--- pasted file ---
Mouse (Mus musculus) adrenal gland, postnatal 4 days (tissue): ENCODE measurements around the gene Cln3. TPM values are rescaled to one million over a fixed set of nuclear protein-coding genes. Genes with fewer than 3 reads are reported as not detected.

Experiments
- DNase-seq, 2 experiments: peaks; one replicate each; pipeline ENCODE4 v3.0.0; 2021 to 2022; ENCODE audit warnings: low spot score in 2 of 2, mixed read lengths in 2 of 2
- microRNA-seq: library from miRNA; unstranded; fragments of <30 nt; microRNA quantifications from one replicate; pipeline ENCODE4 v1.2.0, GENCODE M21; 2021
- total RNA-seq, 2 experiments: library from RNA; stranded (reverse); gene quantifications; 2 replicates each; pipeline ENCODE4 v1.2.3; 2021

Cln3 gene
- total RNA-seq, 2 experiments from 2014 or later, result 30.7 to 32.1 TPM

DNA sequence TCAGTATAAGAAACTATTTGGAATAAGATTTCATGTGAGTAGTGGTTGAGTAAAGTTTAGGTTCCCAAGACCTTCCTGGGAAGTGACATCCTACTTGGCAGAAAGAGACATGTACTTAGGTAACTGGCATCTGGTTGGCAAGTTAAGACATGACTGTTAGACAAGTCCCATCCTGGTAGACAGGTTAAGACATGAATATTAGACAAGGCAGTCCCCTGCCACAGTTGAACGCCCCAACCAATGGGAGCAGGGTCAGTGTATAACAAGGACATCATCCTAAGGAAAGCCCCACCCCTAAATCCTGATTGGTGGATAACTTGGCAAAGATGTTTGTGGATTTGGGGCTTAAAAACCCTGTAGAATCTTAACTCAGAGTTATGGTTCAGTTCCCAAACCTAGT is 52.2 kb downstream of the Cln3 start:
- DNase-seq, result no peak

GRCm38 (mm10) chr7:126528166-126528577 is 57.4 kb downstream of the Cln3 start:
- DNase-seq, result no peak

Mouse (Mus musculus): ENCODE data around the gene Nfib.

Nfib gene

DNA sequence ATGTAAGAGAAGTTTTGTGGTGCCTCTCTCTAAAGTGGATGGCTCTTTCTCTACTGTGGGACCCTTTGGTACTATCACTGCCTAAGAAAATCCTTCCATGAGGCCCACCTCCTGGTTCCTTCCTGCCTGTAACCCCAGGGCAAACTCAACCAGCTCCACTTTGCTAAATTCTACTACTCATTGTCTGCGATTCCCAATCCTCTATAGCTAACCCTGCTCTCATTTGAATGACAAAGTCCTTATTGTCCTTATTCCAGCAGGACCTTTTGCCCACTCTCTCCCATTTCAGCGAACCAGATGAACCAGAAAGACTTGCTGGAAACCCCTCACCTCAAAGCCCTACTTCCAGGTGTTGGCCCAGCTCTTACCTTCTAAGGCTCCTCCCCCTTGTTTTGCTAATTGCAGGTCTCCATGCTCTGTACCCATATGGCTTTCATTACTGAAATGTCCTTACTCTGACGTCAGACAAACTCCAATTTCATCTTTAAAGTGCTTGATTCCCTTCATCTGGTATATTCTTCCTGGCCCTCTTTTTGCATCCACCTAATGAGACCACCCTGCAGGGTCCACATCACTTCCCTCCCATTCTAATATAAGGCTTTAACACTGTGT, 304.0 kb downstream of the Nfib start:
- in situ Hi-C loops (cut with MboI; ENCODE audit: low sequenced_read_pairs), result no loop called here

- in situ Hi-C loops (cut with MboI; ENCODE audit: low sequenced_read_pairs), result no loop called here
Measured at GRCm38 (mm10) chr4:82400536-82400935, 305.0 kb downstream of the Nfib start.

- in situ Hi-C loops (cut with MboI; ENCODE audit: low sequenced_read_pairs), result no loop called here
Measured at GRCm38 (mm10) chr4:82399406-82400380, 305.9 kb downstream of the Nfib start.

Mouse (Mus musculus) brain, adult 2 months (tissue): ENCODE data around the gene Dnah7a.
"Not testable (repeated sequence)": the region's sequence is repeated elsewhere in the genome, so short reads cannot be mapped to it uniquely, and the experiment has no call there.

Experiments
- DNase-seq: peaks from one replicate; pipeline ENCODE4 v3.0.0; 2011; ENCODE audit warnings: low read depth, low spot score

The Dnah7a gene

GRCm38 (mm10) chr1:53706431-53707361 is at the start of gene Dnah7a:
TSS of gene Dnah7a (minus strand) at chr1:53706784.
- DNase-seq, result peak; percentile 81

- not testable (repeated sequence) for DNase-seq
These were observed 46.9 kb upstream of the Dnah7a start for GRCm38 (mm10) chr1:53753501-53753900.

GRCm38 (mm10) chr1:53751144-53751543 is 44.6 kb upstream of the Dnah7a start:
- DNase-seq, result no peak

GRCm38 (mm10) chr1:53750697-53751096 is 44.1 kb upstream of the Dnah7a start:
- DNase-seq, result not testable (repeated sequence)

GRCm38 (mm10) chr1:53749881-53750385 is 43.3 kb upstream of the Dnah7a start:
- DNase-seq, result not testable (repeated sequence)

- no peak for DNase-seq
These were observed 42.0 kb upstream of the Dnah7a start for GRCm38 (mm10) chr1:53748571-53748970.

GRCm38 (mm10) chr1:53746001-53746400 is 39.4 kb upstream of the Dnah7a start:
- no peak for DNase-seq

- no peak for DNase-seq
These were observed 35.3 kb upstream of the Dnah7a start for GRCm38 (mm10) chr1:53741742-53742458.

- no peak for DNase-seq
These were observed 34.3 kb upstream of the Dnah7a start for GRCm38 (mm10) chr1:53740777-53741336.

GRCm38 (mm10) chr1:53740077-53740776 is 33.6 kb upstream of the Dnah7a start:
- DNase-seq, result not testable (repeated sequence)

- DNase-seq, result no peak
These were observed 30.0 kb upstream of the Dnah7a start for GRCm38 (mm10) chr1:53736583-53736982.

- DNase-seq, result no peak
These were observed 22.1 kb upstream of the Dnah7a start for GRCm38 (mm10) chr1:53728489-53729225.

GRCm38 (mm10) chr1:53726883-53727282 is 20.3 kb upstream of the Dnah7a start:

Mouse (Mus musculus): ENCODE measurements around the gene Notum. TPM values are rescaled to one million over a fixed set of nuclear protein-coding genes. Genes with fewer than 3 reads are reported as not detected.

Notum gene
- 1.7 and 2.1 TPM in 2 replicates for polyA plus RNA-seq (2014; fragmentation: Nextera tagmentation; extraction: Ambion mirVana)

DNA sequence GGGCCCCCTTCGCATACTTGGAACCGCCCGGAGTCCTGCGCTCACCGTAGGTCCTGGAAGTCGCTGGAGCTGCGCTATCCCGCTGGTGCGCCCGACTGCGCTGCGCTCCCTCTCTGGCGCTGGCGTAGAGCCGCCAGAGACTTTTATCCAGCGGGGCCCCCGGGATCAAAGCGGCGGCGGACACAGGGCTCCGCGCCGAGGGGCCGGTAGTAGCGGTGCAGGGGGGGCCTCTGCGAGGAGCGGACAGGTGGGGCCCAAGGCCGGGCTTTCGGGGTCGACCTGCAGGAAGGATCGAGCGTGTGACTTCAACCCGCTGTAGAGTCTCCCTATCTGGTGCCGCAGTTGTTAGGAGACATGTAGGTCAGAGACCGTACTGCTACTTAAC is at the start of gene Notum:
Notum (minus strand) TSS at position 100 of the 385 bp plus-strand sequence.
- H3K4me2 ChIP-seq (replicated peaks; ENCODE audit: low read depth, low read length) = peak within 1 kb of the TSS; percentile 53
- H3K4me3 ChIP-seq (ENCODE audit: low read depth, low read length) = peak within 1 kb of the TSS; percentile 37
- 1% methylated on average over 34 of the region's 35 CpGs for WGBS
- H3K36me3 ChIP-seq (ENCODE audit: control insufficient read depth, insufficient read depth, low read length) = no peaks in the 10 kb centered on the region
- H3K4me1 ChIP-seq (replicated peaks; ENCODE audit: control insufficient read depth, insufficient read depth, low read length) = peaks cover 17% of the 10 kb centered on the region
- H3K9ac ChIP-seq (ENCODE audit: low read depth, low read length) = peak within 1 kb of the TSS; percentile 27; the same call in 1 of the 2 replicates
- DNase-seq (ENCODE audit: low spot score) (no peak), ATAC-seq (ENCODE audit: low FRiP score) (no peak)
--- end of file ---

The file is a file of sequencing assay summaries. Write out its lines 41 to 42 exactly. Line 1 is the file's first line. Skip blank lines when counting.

These were observed 35.3 kb upstream of the Dnah7a start for GRCm38 (mm10) chr1:53741742-53742458.

- no peak for DNase-seq